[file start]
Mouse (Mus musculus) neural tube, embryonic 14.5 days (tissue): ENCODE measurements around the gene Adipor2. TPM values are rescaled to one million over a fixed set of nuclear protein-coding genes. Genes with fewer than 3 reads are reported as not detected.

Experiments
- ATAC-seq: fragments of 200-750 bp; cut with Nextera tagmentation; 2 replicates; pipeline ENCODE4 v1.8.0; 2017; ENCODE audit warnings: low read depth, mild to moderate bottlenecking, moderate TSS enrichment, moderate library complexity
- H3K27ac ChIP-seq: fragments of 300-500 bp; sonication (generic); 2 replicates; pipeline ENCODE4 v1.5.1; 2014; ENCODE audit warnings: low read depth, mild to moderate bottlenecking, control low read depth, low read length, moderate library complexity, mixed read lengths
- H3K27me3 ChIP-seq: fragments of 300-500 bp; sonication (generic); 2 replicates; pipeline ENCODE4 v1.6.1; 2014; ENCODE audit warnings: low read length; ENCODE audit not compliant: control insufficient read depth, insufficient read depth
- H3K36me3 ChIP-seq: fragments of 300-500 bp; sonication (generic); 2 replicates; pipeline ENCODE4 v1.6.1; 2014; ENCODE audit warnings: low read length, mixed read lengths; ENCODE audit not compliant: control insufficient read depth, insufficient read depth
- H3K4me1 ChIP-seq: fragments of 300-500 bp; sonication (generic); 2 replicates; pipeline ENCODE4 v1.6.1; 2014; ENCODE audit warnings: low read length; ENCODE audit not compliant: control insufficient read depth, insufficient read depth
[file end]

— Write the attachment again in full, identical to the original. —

Mouse (Mus musculus) neural tube, embryonic 14.5 days (tissue): ENCODE measurements around the gene Adipor2. TPM values are rescaled to one million over a fixed set of nuclear protein-coding genes. Genes with fewer than 3 reads are reported as not detected.

Experiments
- ATAC-seq: fragments of 200-750 bp; cut with Nextera tagmentation; 2 replicates; pipeline ENCODE4 v1.8.0; 2017; ENCODE audit warnings: low read depth, mild to moderate bottlenecking, moderate TSS enrichment, moderate library complexity
- H3K27ac ChIP-seq: fragments of 300-500 bp; sonication (generic); 2 replicates; pipeline ENCODE4 v1.5.1; 2014; ENCODE audit warnings: low read depth, mild to moderate bottlenecking, control low read depth, low read length, moderate library complexity, mixed read lengths
- H3K27me3 ChIP-seq: fragments of 300-500 bp; sonication (generic); 2 replicates; pipeline ENCODE4 v1.6.1; 2014; ENCODE audit warnings: low read length; ENCODE audit not compliant: control insufficient read depth, insufficient read depth
- H3K36me3 ChIP-seq: fragments of 300-500 bp; sonication (generic); 2 replicates; pipeline ENCODE4 v1.6.1; 2014; ENCODE audit warnings: low read length, mixed read lengths; ENCODE audit not compliant: control insufficient read depth, insufficient read depth
- H3K4me1 ChIP-seq: fragments of 300-500 bp; sonication (generic); 2 replicates; pipeline ENCODE4 v1.6.1; 2014; ENCODE audit warnings: low read length; ENCODE audit not compliant: control insufficient read depth, insufficient read depth